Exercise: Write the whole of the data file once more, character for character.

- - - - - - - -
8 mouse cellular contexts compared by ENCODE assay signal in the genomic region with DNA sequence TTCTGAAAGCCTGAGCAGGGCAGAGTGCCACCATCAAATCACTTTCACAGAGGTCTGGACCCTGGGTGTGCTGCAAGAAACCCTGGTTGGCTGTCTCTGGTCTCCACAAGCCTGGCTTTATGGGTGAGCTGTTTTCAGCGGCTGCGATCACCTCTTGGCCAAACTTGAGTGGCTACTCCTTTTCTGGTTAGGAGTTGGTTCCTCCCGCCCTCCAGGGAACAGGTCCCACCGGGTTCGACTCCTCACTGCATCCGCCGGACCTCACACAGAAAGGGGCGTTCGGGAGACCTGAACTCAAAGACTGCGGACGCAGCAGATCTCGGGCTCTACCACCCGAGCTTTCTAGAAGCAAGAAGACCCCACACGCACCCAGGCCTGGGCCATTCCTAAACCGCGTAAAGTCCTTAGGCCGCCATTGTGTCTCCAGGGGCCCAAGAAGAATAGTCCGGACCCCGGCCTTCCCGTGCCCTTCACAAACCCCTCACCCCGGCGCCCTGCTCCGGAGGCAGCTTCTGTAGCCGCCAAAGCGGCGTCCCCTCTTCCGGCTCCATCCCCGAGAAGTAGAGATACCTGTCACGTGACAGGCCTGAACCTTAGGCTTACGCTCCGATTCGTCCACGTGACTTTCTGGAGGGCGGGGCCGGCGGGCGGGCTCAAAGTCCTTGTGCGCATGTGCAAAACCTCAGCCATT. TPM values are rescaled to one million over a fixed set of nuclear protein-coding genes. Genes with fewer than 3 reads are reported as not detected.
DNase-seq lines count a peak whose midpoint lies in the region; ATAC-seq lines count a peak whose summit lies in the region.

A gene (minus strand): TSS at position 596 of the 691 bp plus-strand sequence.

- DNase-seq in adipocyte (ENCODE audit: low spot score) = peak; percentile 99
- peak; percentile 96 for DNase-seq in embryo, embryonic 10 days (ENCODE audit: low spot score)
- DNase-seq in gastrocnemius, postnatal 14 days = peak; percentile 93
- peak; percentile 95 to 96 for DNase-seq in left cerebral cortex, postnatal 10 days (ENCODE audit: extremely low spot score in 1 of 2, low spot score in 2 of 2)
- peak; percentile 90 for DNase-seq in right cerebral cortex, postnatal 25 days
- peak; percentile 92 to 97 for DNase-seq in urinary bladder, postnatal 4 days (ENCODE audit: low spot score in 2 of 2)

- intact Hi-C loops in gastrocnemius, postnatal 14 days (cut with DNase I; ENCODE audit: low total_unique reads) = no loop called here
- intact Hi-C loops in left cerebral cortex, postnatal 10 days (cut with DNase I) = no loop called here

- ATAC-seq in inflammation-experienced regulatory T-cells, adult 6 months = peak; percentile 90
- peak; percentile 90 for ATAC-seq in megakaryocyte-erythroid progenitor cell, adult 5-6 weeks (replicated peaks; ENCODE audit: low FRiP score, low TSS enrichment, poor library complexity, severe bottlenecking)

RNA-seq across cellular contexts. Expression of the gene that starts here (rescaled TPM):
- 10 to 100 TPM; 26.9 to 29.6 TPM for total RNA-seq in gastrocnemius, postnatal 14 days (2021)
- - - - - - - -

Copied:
8 mouse cellular contexts compared by ENCODE assay signal in the genomic region with DNA sequence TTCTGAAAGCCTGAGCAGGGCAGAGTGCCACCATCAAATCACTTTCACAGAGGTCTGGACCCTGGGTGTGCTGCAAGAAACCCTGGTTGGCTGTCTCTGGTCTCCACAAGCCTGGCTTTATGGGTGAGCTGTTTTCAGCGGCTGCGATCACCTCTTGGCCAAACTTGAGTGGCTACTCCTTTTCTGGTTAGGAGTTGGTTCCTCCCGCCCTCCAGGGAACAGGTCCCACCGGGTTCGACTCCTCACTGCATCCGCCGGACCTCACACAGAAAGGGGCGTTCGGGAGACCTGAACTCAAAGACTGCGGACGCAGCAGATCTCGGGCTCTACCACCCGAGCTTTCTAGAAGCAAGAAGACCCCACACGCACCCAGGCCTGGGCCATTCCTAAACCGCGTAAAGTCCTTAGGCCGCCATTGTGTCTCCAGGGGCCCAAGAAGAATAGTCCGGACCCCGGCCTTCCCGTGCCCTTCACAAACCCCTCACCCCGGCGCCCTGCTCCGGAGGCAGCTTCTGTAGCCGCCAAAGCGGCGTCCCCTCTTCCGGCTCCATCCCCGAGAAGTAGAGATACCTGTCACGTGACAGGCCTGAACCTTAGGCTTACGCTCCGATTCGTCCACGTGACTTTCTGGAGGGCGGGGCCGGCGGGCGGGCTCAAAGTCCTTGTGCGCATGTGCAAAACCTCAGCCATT. TPM values are rescaled to one million over a fixed set of nuclear protein-coding genes. Genes with fewer than 3 reads are reported as not detected.
DNase-seq lines count a peak whose midpoint lies in the region; ATAC-seq lines count a peak whose summit lies in the region.

A gene (minus strand): TSS at position 596 of the 691 bp plus-strand sequence.

- DNase-seq in adipocyte (ENCODE audit: low spot score) = peak; percentile 99
- peak; percentile 96 for DNase-seq in embryo, embryonic 10 days (ENCODE audit: low spot score)
- DNase-seq in gastrocnemius, postnatal 14 days = peak; percentile 93
- peak; percentile 95 to 96 for DNase-seq in left cerebral cortex, postnatal 10 days (ENCODE audit: extremely low spot score in 1 of 2, low spot score in 2 of 2)
- peak; percentile 90 for DNase-seq in right cerebral cortex, postnatal 25 days
- peak; percentile 92 to 97 for DNase-seq in urinary bladder, postnatal 4 days (ENCODE audit: low spot score in 2 of 2)

- intact Hi-C loops in gastrocnemius, postnatal 14 days (cut with DNase I; ENCODE audit: low total_unique reads) = no loop called here
- intact Hi-C loops in left cerebral cortex, postnatal 10 days (cut with DNase I) = no loop called here

- ATAC-seq in inflammation-experienced regulatory T-cells, adult 6 months = peak; percentile 90
- peak; percentile 90 for ATAC-seq in megakaryocyte-erythroid progenitor cell, adult 5-6 weeks (replicated peaks; ENCODE audit: low FRiP score, low TSS enrichment, poor library complexity, severe bottlenecking)

RNA-seq across cellular contexts. Expression of the gene that starts here (rescaled TPM):
- 10 to 100 TPM; 26.9 to 29.6 TPM for total RNA-seq in gastrocnemius, postnatal 14 days (2021)